Building security for farmers in Ethiopia

Smallholder farmers in Ethiopia are especially vulnerable to the threats of climate change, but by expanding irrigation, providing subsidies for fertilizers, and investing in infrastructure, policymakers can improve smallholders’ income and food security, IIASA research has shown. The work also provided input to the Global Biosphere Management Model, leading to insights into the effects of different policy measures regarding food security and poverty.

In Ethiopia, 84% of the population lives in rural areas, where they produce 90% of the country’s grain with, on average, less than one hectare of land per person. A rapidly increasing population, along with climate-related disasters like droughts, and competition for land, water, and energy, are threatening livelihoods and food security in the country.

In a study funded by the International Fund for Agricultural Development (IFAD), IIASA researchers from the Ecosystems Services and Management Program set out to map the distribution of different types of smallholder farms in terms of poverty and food security. The team developed a new methodology based on: agro-ecological zone (i.e., biophysical environment and climate), farm size, main activities, and intensity of production.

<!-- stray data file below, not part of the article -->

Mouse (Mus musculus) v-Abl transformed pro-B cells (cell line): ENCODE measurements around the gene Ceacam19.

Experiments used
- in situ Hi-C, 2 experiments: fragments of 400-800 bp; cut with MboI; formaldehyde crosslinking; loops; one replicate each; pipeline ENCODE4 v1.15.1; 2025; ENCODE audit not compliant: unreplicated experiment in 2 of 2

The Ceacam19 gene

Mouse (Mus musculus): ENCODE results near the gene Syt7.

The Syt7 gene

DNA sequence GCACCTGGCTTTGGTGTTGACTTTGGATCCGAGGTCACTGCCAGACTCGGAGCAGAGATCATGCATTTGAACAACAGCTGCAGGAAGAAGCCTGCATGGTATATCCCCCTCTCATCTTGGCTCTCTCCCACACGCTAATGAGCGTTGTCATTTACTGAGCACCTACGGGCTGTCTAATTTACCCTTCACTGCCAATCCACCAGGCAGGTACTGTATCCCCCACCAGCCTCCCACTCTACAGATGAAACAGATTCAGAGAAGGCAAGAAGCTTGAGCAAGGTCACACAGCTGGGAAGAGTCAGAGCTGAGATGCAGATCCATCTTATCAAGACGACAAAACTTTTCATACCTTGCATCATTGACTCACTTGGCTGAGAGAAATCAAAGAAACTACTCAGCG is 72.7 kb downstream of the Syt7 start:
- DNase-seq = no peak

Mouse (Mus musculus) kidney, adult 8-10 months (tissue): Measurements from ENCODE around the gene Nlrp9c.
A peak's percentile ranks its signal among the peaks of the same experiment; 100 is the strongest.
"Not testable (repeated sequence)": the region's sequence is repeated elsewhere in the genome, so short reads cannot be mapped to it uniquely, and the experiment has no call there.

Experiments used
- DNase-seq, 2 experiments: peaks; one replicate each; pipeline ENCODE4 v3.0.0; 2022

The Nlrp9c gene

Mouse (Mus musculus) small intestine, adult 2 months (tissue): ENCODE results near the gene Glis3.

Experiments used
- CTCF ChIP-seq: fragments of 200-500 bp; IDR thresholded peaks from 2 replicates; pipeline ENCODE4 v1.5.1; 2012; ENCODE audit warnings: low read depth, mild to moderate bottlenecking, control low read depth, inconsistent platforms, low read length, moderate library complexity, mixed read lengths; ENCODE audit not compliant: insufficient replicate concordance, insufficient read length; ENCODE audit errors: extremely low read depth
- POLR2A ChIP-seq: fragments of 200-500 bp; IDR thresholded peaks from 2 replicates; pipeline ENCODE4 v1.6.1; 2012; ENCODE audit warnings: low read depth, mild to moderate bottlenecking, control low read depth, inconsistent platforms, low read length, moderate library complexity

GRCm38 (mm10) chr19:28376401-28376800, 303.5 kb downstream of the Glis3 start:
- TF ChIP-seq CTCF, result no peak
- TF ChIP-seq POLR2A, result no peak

The researchers analyzed the effects of three policy interventions on poverty and food security:

  1. the development of infrastructure networks to improve access to markets;
  2. the development of irrigation infrastructures to increase production;
  3. fertilizer subsidies to increase production.

Overall, a combination of irrigation expansion with infrastructure development and fertilizer subsidy would be most beneficial for smallholder income and overall food security, the researchers found. The results showed that livestock-oriented systems are less profitable than crop-oriented systems and more prone to food-insecurity.

This work, valuable in itself, also served as input to the IIASA Global Biosphere Management Model. This country-specific, household-level data improved the model in terms of both its production and consumption analyses. For Ethiopia, it meant that farming systems could be modeled in such a way that allows for transitions from one type of farming system to another, important for assessing the policy options of the future.

The results were used to provide support to Ethiopian policymakers, as well as helping to define the most suitable locations for irrigation schemes in the second phase of an IFAD project, the Participatory Small-Scale Irrigation Program.

Dominant combinations of activities and agro-ecological zone by district (known as woreda in Ethiopia) (right) and the distribution of farming systems for the subset in the red rectangle (left).


[1] Boere E, Mosnier A, Bocqueho G, Krisztin T, & Havlik P (2016). Developing country-wide farm typologies: An analysis of Ethiopian smallholders’ income and food security. In: 5th International Conference of the African Association of Agricultural Economists, September 23-26, 2016, Addis Ababa, Ethiopia.


  • Research and Impact Assessment Division, International Fund for Agricultural Development, Italy